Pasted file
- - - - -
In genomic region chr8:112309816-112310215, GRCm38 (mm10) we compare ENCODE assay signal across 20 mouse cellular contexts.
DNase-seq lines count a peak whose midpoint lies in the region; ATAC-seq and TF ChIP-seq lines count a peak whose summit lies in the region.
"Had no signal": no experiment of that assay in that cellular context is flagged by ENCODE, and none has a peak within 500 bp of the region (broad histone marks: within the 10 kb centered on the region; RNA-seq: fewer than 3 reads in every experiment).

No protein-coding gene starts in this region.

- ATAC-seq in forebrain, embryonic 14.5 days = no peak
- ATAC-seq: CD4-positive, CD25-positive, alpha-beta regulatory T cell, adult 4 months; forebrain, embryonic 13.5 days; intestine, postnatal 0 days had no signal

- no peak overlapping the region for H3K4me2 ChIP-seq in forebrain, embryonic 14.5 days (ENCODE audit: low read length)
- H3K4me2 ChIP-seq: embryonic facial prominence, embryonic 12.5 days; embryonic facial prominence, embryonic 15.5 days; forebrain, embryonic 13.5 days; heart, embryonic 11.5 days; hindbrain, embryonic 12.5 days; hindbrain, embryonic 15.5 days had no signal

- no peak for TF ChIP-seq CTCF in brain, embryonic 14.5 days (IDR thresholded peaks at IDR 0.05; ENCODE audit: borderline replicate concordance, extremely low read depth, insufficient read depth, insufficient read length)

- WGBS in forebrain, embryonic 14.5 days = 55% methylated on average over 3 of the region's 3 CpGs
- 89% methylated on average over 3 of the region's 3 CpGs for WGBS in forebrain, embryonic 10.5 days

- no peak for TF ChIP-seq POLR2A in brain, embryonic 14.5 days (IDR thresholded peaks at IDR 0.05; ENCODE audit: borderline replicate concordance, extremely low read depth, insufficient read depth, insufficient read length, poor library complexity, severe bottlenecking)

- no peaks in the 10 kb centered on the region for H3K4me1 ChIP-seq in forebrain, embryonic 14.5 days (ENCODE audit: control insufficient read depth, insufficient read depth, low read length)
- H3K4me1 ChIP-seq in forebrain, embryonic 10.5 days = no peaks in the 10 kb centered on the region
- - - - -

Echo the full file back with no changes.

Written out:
In genomic region chr8:112309816-112310215, GRCm38 (mm10) we compare ENCODE assay signal across 20 mouse cellular contexts.
DNase-seq lines count a peak whose midpoint lies in the region; ATAC-seq and TF ChIP-seq lines count a peak whose summit lies in the region.
"Had no signal": no experiment of that assay in that cellular context is flagged by ENCODE, and none has a peak within 500 bp of the region (broad histone marks: within the 10 kb centered on the region; RNA-seq: fewer than 3 reads in every experiment).

No protein-coding gene starts in this region.

- ATAC-seq in forebrain, embryonic 14.5 days = no peak
- ATAC-seq: CD4-positive, CD25-positive, alpha-beta regulatory T cell, adult 4 months; forebrain, embryonic 13.5 days; intestine, postnatal 0 days had no signal

- no peak overlapping the region for H3K4me2 ChIP-seq in forebrain, embryonic 14.5 days (ENCODE audit: low read length)
- H3K4me2 ChIP-seq: embryonic facial prominence, embryonic 12.5 days; embryonic facial prominence, embryonic 15.5 days; forebrain, embryonic 13.5 days; heart, embryonic 11.5 days; hindbrain, embryonic 12.5 days; hindbrain, embryonic 15.5 days had no signal

- no peak for TF ChIP-seq CTCF in brain, embryonic 14.5 days (IDR thresholded peaks at IDR 0.05; ENCODE audit: borderline replicate concordance, extremely low read depth, insufficient read depth, insufficient read length)

- WGBS in forebrain, embryonic 14.5 days = 55% methylated on average over 3 of the region's 3 CpGs
- 89% methylated on average over 3 of the region's 3 CpGs for WGBS in forebrain, embryonic 10.5 days

- no peak for TF ChIP-seq POLR2A in brain, embryonic 14.5 days (IDR thresholded peaks at IDR 0.05; ENCODE audit: borderline replicate concordance, extremely low read depth, insufficient read depth, insufficient read length, poor library complexity, severe bottlenecking)

- no peaks in the 10 kb centered on the region for H3K4me1 ChIP-seq in forebrain, embryonic 14.5 days (ENCODE audit: control insufficient read depth, insufficient read depth, low read length)
- H3K4me1 ChIP-seq in forebrain, embryonic 10.5 days = no peaks in the 10 kb centered on the region